Ohio is home to the largest polymer industry cluster in America, and is recognized as a leader in the industry worldwide. Today’s business leaders look to Ohio for polymer resources and advancements, here’s why:

Strength in numbers

  • Ohio is the number one producer of both plastic and rubber products, according to the U.S. Census Bureau
  • 76 out of 88 Ohio counties are home to at least one polymer company, totaling 1,150 polymer establishments in the state
  • 7 Fortune Global-500 companies are headquartered in Ohio. Including: A. Schulman, Cooper Tire & Rubber, Owens Corning, Goodyear Tire & Rubber, Eaton Corporation, Parker-Hannifin and PolyOne

Ohio Contributes

  • More than $50 billion contributed to Ohio’s Gross Domestic Product by the polymer industry
  • $5.49 billion plastic and rubber products were made in Ohio, the largest output in the US, according the US Bureau of Economic Analysis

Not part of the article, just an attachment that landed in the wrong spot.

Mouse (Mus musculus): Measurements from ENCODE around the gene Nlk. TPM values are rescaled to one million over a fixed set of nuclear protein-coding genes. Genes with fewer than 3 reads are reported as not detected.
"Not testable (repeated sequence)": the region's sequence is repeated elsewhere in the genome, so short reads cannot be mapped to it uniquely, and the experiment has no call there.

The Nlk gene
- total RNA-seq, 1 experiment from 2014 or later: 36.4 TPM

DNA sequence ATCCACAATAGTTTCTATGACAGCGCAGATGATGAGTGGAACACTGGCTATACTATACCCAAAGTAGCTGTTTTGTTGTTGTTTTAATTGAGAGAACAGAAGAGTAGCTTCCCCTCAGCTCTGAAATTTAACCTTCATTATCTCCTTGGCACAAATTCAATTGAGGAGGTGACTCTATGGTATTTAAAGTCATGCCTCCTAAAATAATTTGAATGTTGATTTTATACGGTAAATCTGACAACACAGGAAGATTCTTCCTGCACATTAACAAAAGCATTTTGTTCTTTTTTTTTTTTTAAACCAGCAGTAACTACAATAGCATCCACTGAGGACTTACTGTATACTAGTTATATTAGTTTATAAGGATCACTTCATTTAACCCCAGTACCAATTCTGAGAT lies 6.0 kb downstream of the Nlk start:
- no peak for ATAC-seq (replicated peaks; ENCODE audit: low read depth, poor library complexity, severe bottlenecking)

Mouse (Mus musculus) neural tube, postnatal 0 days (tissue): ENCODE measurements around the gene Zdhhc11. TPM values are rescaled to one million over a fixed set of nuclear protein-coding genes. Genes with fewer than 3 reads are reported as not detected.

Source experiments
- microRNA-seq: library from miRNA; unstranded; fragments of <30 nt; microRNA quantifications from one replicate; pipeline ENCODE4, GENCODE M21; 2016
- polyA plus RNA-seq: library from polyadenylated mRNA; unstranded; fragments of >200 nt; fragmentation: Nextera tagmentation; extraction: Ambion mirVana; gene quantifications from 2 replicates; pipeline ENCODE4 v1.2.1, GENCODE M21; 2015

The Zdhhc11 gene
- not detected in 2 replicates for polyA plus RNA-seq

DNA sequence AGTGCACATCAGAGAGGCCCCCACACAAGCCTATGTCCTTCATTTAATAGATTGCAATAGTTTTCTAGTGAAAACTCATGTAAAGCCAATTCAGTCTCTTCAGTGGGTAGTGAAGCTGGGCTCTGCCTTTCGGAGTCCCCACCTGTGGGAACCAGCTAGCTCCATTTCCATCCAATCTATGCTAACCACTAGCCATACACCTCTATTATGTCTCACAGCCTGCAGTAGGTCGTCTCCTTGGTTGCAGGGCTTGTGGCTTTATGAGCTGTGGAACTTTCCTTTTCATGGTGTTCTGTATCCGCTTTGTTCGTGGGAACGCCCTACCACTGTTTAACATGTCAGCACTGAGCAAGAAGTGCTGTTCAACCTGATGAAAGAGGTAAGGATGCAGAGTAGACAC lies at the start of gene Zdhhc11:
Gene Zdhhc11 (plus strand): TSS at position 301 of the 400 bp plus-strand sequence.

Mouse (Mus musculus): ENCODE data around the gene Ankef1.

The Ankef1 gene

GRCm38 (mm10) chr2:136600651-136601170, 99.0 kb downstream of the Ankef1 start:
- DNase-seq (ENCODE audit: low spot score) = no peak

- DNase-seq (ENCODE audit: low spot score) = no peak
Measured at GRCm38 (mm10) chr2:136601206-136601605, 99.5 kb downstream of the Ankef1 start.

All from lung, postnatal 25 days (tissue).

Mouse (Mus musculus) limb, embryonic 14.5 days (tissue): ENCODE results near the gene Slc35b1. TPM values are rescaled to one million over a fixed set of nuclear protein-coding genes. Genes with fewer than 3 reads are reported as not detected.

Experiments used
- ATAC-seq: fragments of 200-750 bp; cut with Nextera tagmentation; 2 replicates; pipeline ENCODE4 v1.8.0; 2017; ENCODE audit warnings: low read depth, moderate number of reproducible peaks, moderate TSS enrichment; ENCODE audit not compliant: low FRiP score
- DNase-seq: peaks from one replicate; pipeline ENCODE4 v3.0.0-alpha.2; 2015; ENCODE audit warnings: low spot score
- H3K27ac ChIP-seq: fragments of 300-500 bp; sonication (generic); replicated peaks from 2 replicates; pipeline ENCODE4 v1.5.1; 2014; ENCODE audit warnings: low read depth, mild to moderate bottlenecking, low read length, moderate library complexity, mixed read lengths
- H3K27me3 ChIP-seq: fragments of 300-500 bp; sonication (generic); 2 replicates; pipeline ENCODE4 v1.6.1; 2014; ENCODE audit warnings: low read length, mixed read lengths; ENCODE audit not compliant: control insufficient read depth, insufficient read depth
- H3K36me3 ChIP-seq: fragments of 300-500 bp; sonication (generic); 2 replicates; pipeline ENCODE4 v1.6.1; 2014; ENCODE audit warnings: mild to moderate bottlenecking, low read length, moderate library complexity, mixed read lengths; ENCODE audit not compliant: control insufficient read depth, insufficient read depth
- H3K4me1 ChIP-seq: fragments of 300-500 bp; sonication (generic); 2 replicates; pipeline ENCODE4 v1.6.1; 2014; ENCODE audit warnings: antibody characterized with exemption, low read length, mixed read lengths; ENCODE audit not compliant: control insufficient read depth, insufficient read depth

• • Ohio exported over $2 billion in plastic and rubber goods in 2013, a 48% increase from the 2009 recession and continued growth is expected

Home to an Active Workforce

  • Over 81,000 skilled employees constitute Ohio’s polymer workforce
  • Ohio’s polymer industry contributes 8% of all US jobs
  • $61,400 is the average annual salary for resins and synthetic rubber industry

Key Polymer Sectors

  • Advanced composites
  • Advanced energy
  • Bioproducts
  • Flexible devices
  • Nanotechnology
  • Polymer Processing

The Ohio Advantage

  • Ohio is within 600 miles of more than 63% of all US manufacturing partners, offering close proximity to customers and suppliers
  • 44 foreign owned companies have subsidiaries or joint ventures with Ohio polymer manufacturers, creating higher collaboration and production efficiency
  • 8 Ohio colleges and universities have leading polymer programs, allowing direct workforce supply

Industry Forecast

  • 104 investments have been announced by 97 Ohio polymer companies, totaling in $663 million with 4,600 new jobs expected
  • Industry growth is predicted to take off as both housing and automotive markets continue to take off
  • Lower prices of raw materials, especially natural gas, favor increased plastics and rubber exports
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